In late 2018, JGC Corporation issued a press release to celebrate a "world's first" in ammonia energy, demonstrating at its pilot plant in Koriyama both "synthesis of ammonia with hydrogen produced through the electrolysis of water by renewable energy, and generation of electricity through gas turbines fueled by synthesized ammonia."
By demonstrating the feasibility of using ammonia on both sides of the renewable energy equation -- first, producing green ammonia from intermittent renewable electricity and, second, combusting this carbon-free fuel for power generation -- the project demonstrates the role of ammonia in the "establishment of an energy chain ... that does not emit CO2 (CO2-free) from production to power generation."
Two new pilot projects for producing "green ammonia" from renewable electricity are now up and running and successfully producing ammonia.
In April 2018, the Ammonia Manufacturing Pilot Plant for Renewable Energy started up at the Fukushima Renewable Energy Institute - AIST (FREA) in Japan. Earlier this week, Siemens launched operations at its Green Ammonia Demonstrator, at the Rutherford Appleton Laboratory outside Oxford in the UK.
The commercial product coming out of these plants is not ammonia, however, it is knowledge.
While both the FREA and Siemens plants are of similar scale, with respective ammonia capacities of 20 and 30 kg per day, they have very different objectives. At FREA, the pilot project supports catalyst development with the goal of enabling efficient low-pressure, low-temperature ammonia synthesis. At Siemens, the pilot will provide insights into the business case for ammonia as a market-flexible energy storage vector.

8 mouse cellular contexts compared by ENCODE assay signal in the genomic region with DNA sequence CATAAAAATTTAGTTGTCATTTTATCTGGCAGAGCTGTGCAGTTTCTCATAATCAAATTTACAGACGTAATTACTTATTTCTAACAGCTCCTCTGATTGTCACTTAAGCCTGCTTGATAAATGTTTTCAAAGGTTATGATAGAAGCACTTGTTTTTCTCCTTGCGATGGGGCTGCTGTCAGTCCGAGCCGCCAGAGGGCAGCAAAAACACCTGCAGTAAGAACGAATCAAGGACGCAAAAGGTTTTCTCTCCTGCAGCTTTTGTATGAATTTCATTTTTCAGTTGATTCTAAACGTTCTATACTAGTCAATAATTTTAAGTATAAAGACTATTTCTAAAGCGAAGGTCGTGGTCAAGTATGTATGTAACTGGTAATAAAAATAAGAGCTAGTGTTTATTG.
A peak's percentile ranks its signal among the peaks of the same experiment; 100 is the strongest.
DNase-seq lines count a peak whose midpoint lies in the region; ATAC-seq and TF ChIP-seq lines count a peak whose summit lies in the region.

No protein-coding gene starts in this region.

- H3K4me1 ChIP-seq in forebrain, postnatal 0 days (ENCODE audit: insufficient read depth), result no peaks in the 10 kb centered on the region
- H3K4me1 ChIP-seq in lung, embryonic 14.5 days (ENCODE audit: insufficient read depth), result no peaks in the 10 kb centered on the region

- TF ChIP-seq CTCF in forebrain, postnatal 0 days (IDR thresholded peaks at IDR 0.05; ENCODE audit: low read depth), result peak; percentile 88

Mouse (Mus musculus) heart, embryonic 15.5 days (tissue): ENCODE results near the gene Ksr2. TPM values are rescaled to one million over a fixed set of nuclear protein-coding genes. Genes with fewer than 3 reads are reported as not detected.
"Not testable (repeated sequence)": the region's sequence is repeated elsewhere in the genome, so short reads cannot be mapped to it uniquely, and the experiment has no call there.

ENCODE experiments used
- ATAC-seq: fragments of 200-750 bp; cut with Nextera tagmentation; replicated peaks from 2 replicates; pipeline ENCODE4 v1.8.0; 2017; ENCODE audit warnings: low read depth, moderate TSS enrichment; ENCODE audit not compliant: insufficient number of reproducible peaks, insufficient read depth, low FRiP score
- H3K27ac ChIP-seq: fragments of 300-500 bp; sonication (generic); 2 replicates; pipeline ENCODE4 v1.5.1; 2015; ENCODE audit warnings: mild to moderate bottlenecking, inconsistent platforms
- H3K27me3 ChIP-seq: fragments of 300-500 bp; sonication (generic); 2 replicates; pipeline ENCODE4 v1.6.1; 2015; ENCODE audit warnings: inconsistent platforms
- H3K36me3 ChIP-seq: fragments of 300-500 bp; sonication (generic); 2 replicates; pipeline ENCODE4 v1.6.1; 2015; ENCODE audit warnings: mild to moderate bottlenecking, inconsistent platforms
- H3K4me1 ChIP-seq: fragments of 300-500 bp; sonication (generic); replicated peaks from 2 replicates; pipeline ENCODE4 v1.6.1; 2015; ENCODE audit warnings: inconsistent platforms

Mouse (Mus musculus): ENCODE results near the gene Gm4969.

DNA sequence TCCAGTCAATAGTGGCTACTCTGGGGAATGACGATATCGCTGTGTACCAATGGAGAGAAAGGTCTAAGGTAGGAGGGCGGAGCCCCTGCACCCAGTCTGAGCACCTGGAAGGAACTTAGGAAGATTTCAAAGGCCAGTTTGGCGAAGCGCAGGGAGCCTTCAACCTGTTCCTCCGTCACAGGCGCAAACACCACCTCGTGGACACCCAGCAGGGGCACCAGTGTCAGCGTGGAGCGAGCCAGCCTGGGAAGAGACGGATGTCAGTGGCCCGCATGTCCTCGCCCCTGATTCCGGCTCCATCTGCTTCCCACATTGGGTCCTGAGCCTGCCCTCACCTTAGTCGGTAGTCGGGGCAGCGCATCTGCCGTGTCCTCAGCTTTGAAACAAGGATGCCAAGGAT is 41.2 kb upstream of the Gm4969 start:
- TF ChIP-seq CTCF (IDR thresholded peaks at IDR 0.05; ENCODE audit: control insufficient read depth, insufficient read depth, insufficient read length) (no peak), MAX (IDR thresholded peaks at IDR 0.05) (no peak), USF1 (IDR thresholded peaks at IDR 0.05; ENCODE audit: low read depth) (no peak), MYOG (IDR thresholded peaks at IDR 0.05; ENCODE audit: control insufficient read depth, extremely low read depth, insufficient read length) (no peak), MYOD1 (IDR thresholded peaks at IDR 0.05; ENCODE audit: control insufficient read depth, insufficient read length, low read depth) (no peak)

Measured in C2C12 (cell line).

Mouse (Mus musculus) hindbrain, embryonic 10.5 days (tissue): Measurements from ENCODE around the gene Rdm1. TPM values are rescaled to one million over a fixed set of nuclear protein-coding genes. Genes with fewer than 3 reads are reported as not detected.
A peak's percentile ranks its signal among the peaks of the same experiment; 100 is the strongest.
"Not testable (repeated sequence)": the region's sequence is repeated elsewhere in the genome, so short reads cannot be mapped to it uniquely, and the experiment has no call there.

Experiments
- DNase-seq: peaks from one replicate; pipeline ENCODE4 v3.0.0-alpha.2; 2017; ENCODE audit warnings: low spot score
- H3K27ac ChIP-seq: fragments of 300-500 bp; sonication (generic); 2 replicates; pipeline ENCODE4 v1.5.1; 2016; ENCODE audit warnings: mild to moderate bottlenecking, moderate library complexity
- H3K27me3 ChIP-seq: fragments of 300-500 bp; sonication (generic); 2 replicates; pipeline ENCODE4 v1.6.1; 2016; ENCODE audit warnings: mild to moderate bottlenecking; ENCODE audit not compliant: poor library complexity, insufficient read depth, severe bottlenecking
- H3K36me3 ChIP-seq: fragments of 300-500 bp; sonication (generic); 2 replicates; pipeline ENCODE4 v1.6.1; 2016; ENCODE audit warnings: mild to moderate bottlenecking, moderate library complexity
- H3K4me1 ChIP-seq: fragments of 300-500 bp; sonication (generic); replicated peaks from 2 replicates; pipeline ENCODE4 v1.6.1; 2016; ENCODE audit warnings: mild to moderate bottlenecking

To demonstrate the progress of the SIP "Energy Carriers" program, the Japan Science and Technology Agency last week released a video, embedded below, that shows three of its ammonia fuel research and development projects in operation.
R&D is often an abstract idea: this video shows what it looks like to generate power from ammonia.
As it turns out, fuel cells aren't hugely photogenic. Nonetheless, if a picture is worth a thousand words, this will be a long article.
Two talks delivered in December show the tiny steps that allow a country to transition to a sustainable energy economy. The country is Japan. The events hosting the talks were short-format symposia whose evident objective was to draw in business and technical people who might become practically involved in the new energy economy. Both talks highlighted the role to be played by ammonia while also describing competing and complementary technologies.
A common concern with ammonia fuel is that NOx emissions will be too high to control. However, in new research from Turkey, USA, and Japan, presented at this year's NH3 Fuel Conference in September 2016, two things became clear.
First, NOx emissions can be reduced to less than 10ppm by employing good engineering design and exploiting the chemical properties of ammonia, which plays a dual role as both the fuel and the emissions-cleanup agent.
Second, the deployment of ammonia-fueled turbines for power generation is not only feasible, but actively being developed, with demonstration units running today and improved demonstration projects currently in development.